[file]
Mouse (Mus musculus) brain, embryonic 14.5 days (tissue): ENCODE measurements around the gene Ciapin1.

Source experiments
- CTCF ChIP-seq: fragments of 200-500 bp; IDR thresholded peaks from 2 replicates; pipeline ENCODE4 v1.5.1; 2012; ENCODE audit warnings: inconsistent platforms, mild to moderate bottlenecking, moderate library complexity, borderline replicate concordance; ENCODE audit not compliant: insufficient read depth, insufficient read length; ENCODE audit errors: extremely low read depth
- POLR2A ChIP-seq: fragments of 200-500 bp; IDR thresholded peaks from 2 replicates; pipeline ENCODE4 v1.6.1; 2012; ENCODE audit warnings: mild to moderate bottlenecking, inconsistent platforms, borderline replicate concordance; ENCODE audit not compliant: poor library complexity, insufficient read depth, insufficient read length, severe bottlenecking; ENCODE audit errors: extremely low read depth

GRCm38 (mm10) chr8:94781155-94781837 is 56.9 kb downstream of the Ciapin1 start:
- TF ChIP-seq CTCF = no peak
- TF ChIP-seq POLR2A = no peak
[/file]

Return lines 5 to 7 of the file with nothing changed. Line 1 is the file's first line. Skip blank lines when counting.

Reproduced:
GRCm38 (mm10) chr8:94781155-94781837 is 56.9 kb downstream of the Ciapin1 start:
- TF ChIP-seq CTCF = no peak
- TF ChIP-seq POLR2A = no peak